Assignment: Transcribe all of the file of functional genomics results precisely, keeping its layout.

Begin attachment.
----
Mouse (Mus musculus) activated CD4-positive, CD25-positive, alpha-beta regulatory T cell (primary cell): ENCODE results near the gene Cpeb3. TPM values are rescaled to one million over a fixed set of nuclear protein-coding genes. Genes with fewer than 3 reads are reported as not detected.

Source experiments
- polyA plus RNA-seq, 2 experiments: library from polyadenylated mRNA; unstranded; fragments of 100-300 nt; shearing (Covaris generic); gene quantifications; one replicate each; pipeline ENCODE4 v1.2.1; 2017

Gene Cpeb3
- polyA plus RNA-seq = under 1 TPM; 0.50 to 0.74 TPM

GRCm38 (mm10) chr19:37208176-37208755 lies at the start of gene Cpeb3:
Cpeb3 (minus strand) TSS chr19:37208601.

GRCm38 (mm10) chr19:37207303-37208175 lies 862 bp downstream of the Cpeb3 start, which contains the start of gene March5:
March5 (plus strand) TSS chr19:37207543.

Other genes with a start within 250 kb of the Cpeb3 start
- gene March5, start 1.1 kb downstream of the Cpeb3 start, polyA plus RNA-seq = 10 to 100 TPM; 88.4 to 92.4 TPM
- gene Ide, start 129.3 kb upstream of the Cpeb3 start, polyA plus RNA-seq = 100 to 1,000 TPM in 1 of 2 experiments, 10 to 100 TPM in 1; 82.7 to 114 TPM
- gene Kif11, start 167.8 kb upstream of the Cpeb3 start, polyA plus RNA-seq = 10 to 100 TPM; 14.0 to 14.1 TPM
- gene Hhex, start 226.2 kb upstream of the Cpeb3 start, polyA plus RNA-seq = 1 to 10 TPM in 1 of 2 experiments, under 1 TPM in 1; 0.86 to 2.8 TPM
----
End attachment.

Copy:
Mouse (Mus musculus) activated CD4-positive, CD25-positive, alpha-beta regulatory T cell (primary cell): ENCODE results near the gene Cpeb3. TPM values are rescaled to one million over a fixed set of nuclear protein-coding genes. Genes with fewer than 3 reads are reported as not detected.

Source experiments
- polyA plus RNA-seq, 2 experiments: library from polyadenylated mRNA; unstranded; fragments of 100-300 nt; shearing (Covaris generic); gene quantifications; one replicate each; pipeline ENCODE4 v1.2.1; 2017

Gene Cpeb3
- polyA plus RNA-seq = under 1 TPM; 0.50 to 0.74 TPM

GRCm38 (mm10) chr19:37208176-37208755 lies at the start of gene Cpeb3:
Cpeb3 (minus strand) TSS chr19:37208601.

GRCm38 (mm10) chr19:37207303-37208175 lies 862 bp downstream of the Cpeb3 start, which contains the start of gene March5:
March5 (plus strand) TSS chr19:37207543.

Other genes with a start within 250 kb of the Cpeb3 start
- gene March5, start 1.1 kb downstream of the Cpeb3 start, polyA plus RNA-seq = 10 to 100 TPM; 88.4 to 92.4 TPM
- gene Ide, start 129.3 kb upstream of the Cpeb3 start, polyA plus RNA-seq = 100 to 1,000 TPM in 1 of 2 experiments, 10 to 100 TPM in 1; 82.7 to 114 TPM
- gene Kif11, start 167.8 kb upstream of the Cpeb3 start, polyA plus RNA-seq = 10 to 100 TPM; 14.0 to 14.1 TPM
- gene Hhex, start 226.2 kb upstream of the Cpeb3 start, polyA plus RNA-seq = 1 to 10 TPM in 1 of 2 experiments, under 1 TPM in 1; 0.86 to 2.8 TPM